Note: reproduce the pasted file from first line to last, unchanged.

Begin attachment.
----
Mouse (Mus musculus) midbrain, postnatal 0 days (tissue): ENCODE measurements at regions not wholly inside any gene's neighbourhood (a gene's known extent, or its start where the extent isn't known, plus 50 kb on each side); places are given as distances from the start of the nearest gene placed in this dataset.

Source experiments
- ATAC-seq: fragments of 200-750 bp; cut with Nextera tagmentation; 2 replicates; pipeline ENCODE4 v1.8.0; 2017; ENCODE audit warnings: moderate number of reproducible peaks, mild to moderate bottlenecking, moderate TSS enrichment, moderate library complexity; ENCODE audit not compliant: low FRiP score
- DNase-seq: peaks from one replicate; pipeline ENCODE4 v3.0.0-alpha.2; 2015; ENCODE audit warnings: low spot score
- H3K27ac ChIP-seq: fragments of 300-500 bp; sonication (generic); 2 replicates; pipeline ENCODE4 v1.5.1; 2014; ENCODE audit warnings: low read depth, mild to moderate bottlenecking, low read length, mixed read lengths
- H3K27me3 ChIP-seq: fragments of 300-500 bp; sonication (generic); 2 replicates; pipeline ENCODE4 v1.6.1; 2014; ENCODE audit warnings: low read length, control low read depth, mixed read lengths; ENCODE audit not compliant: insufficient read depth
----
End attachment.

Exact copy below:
Mouse (Mus musculus) midbrain, postnatal 0 days (tissue): ENCODE measurements at regions not wholly inside any gene's neighbourhood (a gene's known extent, or its start where the extent isn't known, plus 50 kb on each side); places are given as distances from the start of the nearest gene placed in this dataset.

Source experiments
- ATAC-seq: fragments of 200-750 bp; cut with Nextera tagmentation; 2 replicates; pipeline ENCODE4 v1.8.0; 2017; ENCODE audit warnings: moderate number of reproducible peaks, mild to moderate bottlenecking, moderate TSS enrichment, moderate library complexity; ENCODE audit not compliant: low FRiP score
- DNase-seq: peaks from one replicate; pipeline ENCODE4 v3.0.0-alpha.2; 2015; ENCODE audit warnings: low spot score
- H3K27ac ChIP-seq: fragments of 300-500 bp; sonication (generic); 2 replicates; pipeline ENCODE4 v1.5.1; 2014; ENCODE audit warnings: low read depth, mild to moderate bottlenecking, low read length, mixed read lengths
- H3K27me3 ChIP-seq: fragments of 300-500 bp; sonication (generic); 2 replicates; pipeline ENCODE4 v1.6.1; 2014; ENCODE audit warnings: low read length, control low read depth, mixed read lengths; ENCODE audit not compliant: insufficient read depth